If you’re into video games at all, it’s very important that you go and buy yourself some DuckTales Remastered as soon as possible. It’s currently available on something you own (Wii U, PC, PS3), so you’ve got no excuses. Do it.
Okay, so you need a little more convincing? Let’s start with the first thing you’ll notice: the spectacular soundtrack. I’m not even exaggerating here; the DuckTales R soundtrack needs to be on iTunes yesterday so that I can be listening to it at all time. Made up mostly of remixes of the original game’s soundtrack, DuckTales R’s music puts pretty much every other retro release’s tunes to shame. It certainly helps that the original soundtrack was pretty damn amazing to begin with, but the arrangements take it to a whole new level.
The title screen music, an instrumental arrangement of the DuckTales theme, is so good that I left the game sitting on the title screen, plugged my headphones into the Wii U gamepad, and just listened to it over and over while I played Animal Crossing: New Leaf for a while. Sound crazy? You won’t think so once you’ve listened to it. Don’t even get me started on the Moon remix. Ducktales R’s soundtrack goes all the way past “memorable” into “infectious.”
The visual style is interesting, and the best thing I can say about it is that it features Wayforward’s beautiful spritework galore. Unfortunately, those sprites live in a 3D world, which is a mish-mash that I’ve never really cared for. I’d much prefer 2D stages as well, but whatever. It looks good, and that’s all that matters.
It’s probably important for me to note that the game is kinda tough. Like, not unbearably tough, but probably enough that you’re going to see the game over screen a few times. Of course, you could always just do like me and play on the Easy Mode For Babies difficulty, and just soak up all the goodness that the game has to offer. I’ll move up to tougher levels eventually, but on my first run, the goal was just to experience the game.
I also chose easy because I’ve never really played the original games on the NES, so I was going in more or less blind. I knew what the game would be like, because I’ve watched at least one video LP of the original, but that was ages ago and this is a pretty different game. The core mechanics of using Scrooge’s cane as a pogo-stick and golf club are the exact same and super fun, but I’m,fairly sure that the levels have been slightly reorganized, with new “modern video game” events speckled throughout each one. Like a fight atop a biplane, and a treasure hunt for a bunch of coins that function as an overcomplicated key. They’re all pretty well in the spirit of the game, so none of the additions feel clumsily shoehorned in. They’re integrated so well, in fact, that if I hadn’t done any research I wouldn’t know which parts are new.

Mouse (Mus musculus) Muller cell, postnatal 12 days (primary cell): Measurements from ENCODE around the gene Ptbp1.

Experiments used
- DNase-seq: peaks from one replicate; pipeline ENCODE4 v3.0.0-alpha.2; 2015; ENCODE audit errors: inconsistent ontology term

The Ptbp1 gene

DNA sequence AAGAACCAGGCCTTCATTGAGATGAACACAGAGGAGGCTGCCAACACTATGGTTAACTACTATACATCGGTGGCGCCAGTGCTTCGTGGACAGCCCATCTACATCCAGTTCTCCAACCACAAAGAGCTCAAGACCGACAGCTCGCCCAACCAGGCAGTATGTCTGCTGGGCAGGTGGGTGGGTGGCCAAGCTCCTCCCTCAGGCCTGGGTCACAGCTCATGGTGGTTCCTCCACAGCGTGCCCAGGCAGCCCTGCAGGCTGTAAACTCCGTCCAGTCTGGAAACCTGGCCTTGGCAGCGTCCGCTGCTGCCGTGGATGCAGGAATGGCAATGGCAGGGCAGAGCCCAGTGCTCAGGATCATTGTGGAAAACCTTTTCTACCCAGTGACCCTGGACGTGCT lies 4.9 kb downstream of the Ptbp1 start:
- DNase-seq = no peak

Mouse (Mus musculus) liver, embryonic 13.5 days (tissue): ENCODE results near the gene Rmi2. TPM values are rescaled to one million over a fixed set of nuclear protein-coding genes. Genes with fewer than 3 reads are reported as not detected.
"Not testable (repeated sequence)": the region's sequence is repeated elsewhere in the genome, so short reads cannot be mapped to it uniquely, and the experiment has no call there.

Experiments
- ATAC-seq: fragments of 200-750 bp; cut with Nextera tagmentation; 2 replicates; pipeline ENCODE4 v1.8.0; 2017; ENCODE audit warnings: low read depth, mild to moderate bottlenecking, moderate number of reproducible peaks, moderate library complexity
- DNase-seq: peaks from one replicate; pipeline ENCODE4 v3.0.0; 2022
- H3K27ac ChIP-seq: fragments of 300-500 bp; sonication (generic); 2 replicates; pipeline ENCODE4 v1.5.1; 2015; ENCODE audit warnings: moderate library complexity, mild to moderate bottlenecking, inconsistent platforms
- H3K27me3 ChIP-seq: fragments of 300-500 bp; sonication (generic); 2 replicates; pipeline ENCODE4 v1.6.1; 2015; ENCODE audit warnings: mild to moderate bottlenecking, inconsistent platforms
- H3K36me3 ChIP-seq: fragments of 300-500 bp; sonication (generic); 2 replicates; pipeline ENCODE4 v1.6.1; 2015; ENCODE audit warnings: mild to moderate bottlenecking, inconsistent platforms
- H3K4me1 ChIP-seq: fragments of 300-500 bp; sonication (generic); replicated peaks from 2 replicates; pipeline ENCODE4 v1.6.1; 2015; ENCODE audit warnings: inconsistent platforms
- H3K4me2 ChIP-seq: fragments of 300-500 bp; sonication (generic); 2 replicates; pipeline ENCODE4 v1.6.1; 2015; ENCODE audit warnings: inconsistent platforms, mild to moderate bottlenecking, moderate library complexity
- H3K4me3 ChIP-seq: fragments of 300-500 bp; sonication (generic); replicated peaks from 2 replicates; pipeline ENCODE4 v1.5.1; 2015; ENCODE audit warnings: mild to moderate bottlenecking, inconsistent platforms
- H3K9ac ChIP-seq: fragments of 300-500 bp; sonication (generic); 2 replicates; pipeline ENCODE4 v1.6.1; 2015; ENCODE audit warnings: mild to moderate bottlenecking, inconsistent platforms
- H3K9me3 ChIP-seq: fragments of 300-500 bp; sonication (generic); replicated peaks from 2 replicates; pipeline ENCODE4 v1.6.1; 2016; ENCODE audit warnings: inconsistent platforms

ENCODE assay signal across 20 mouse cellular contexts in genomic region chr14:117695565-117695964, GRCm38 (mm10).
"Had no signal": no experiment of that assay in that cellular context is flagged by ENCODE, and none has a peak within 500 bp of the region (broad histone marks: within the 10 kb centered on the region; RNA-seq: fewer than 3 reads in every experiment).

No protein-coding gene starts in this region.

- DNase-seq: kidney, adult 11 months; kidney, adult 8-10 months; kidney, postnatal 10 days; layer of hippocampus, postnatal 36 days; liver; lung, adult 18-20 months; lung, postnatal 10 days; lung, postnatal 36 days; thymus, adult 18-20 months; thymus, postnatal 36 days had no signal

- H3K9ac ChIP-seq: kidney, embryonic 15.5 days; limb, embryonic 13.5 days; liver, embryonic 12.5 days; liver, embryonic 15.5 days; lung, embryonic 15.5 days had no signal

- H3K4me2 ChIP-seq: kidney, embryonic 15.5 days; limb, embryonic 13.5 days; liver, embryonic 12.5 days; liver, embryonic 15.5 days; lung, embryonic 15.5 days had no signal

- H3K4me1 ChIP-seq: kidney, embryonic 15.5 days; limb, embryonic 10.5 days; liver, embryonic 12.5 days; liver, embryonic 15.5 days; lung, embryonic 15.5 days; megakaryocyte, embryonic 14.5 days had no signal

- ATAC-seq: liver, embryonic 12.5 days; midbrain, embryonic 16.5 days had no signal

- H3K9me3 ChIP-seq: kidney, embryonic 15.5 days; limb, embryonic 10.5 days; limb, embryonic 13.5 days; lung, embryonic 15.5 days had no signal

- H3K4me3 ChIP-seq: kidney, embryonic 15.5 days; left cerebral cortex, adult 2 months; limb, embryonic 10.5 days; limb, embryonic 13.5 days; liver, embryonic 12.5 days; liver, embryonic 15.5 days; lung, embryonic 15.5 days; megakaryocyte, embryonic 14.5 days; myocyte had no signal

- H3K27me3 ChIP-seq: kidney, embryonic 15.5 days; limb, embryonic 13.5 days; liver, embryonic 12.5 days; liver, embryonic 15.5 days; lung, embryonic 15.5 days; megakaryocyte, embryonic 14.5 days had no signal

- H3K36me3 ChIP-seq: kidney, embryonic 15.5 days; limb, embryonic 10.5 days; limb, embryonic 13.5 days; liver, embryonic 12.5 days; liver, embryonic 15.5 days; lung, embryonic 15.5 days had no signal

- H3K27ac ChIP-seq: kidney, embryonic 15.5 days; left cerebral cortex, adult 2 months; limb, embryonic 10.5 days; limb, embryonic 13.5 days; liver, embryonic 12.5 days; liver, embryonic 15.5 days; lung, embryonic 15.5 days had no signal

Ducktales Remastered is not universally praised, however. It’s kind of a shame, but I think a lot of people were just expecting too much, or something completely different. There is a pretty vocal group of critics complaining that it’s too hard, but those people are just Stupid Whiny Babies. And then there are the people who are complaining about the cutscenes.
Yes, Ducktales Remastered has cutscenes. And they are glorious. They are fully-voiced by the original actors from DuckTales, and they are pretty darn funny. They make each level of the game seem more like an episode of the cartoon. Yet people are dercying them, and how hard it is to skip them. Wait, what? Yeah. You need to press two buttons to skip cutscenes, and this is a real thing that real people are complaining about. I love the interent as a tool for information and communication, but damn has it made people into whiny, entitled… well, tools. Or maybe they were like that before and you just didn’t ahve to hear ’em.
Anyway, DuckTales Remastered = Good Times, and is totally worth the slightly-higher-than-I-had-expected price tag. Honestly though, $15 is pretty good. If they’d put this in a box you know it’d be double that at least. I’d call that a bargain. Maybe not the best I ever had though.